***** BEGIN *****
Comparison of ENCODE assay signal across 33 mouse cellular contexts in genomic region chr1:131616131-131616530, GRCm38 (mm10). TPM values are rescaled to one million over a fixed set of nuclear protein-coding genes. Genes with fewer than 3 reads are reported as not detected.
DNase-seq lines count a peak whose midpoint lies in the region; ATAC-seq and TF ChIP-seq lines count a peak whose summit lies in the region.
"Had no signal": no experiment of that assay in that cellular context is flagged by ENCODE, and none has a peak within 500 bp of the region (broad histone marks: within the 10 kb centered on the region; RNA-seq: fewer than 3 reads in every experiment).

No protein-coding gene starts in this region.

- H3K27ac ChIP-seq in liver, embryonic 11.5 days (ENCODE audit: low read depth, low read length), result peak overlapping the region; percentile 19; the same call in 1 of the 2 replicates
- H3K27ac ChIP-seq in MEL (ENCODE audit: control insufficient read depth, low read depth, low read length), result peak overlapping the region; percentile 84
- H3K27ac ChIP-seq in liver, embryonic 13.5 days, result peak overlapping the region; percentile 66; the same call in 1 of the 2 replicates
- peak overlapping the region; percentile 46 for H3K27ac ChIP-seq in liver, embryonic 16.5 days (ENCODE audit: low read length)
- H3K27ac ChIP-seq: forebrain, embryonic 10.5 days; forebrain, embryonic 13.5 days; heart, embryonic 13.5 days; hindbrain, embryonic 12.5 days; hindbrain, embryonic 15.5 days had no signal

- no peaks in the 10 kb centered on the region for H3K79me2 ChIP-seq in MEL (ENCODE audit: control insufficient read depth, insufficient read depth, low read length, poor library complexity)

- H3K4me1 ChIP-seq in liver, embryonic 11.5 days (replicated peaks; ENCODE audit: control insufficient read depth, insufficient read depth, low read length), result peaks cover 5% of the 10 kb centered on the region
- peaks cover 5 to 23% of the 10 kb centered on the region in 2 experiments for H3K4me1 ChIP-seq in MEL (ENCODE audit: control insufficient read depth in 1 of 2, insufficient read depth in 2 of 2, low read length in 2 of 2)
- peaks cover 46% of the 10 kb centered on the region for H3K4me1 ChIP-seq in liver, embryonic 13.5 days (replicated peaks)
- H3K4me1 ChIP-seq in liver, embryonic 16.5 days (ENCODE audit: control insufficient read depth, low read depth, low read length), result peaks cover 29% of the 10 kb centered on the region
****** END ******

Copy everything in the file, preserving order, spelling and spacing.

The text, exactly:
Comparison of ENCODE assay signal across 33 mouse cellular contexts in genomic region chr1:131616131-131616530, GRCm38 (mm10). TPM values are rescaled to one million over a fixed set of nuclear protein-coding genes. Genes with fewer than 3 reads are reported as not detected.
DNase-seq lines count a peak whose midpoint lies in the region; ATAC-seq and TF ChIP-seq lines count a peak whose summit lies in the region.
"Had no signal": no experiment of that assay in that cellular context is flagged by ENCODE, and none has a peak within 500 bp of the region (broad histone marks: within the 10 kb centered on the region; RNA-seq: fewer than 3 reads in every experiment).

No protein-coding gene starts in this region.

- H3K27ac ChIP-seq in liver, embryonic 11.5 days (ENCODE audit: low read depth, low read length), result peak overlapping the region; percentile 19; the same call in 1 of the 2 replicates
- H3K27ac ChIP-seq in MEL (ENCODE audit: control insufficient read depth, low read depth, low read length), result peak overlapping the region; percentile 84
- H3K27ac ChIP-seq in liver, embryonic 13.5 days, result peak overlapping the region; percentile 66; the same call in 1 of the 2 replicates
- peak overlapping the region; percentile 46 for H3K27ac ChIP-seq in liver, embryonic 16.5 days (ENCODE audit: low read length)
- H3K27ac ChIP-seq: forebrain, embryonic 10.5 days; forebrain, embryonic 13.5 days; heart, embryonic 13.5 days; hindbrain, embryonic 12.5 days; hindbrain, embryonic 15.5 days had no signal

- no peaks in the 10 kb centered on the region for H3K79me2 ChIP-seq in MEL (ENCODE audit: control insufficient read depth, insufficient read depth, low read length, poor library complexity)

- H3K4me1 ChIP-seq in liver, embryonic 11.5 days (replicated peaks; ENCODE audit: control insufficient read depth, insufficient read depth, low read length), result peaks cover 5% of the 10 kb centered on the region
- peaks cover 5 to 23% of the 10 kb centered on the region in 2 experiments for H3K4me1 ChIP-seq in MEL (ENCODE audit: control insufficient read depth in 1 of 2, insufficient read depth in 2 of 2, low read length in 2 of 2)
- peaks cover 46% of the 10 kb centered on the region for H3K4me1 ChIP-seq in liver, embryonic 13.5 days (replicated peaks)
- H3K4me1 ChIP-seq in liver, embryonic 16.5 days (ENCODE audit: control insufficient read depth, low read depth, low read length), result peaks cover 29% of the 10 kb centered on the region